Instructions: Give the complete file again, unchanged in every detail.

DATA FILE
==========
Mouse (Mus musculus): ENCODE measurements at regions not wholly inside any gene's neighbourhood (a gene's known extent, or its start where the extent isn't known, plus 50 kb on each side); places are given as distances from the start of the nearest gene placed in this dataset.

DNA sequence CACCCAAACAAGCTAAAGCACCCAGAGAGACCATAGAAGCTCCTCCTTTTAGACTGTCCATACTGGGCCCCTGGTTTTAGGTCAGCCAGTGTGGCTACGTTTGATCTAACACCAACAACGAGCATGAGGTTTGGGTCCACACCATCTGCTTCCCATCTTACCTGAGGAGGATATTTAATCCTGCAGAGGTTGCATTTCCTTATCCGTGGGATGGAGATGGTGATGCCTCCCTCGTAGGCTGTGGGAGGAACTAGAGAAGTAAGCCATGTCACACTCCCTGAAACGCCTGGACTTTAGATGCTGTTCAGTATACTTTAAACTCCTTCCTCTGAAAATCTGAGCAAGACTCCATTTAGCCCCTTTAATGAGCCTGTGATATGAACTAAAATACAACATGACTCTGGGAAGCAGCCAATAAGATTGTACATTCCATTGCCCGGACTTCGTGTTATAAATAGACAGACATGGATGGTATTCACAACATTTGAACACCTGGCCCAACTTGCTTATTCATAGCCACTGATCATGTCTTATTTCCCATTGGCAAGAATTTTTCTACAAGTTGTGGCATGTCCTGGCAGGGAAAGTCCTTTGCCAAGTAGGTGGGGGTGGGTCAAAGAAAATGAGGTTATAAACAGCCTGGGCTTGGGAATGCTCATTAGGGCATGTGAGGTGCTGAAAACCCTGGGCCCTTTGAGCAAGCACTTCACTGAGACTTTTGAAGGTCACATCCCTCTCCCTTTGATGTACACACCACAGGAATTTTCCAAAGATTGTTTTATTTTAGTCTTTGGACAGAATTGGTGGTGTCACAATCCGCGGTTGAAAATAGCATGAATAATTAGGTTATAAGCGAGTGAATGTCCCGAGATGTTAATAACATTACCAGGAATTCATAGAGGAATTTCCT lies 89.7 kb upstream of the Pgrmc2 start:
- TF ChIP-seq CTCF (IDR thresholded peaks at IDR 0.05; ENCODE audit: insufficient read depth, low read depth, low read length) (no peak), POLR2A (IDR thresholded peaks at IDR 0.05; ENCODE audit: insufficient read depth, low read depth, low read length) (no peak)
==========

Mouse (Mus musculus): ENCODE measurements at regions not wholly inside any gene's neighbourhood (a gene's known extent, or its start where the extent isn't known, plus 50 kb on each side); places are given as distances from the start of the nearest gene placed in this dataset.

DNA sequence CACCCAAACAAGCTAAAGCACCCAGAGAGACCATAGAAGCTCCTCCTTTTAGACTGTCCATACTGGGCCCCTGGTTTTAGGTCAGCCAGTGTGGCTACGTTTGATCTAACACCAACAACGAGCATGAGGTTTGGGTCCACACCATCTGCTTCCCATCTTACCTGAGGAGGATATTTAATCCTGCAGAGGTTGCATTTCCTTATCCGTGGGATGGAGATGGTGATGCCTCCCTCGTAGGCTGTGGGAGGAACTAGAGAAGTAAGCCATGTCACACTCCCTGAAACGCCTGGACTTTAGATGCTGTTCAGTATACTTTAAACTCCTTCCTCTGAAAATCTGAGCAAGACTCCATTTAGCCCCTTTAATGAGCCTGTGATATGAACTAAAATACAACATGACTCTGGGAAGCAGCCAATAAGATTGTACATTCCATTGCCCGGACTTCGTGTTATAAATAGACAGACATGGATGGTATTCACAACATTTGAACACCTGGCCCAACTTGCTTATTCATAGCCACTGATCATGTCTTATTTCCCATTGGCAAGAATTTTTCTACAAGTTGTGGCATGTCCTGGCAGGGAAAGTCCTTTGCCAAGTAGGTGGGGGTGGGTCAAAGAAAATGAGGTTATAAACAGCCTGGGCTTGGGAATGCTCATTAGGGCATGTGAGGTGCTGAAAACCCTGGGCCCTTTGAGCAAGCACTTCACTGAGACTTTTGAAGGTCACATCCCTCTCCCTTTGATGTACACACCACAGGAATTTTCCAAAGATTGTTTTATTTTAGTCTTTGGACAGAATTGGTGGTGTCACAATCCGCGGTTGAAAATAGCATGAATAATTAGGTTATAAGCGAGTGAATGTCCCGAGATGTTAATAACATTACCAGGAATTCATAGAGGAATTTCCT lies 89.7 kb upstream of the Pgrmc2 start:
- TF ChIP-seq CTCF (IDR thresholded peaks at IDR 0.05; ENCODE audit: insufficient read depth, low read depth, low read length) (no peak), POLR2A (IDR thresholded peaks at IDR 0.05; ENCODE audit: insufficient read depth, low read depth, low read length) (no peak)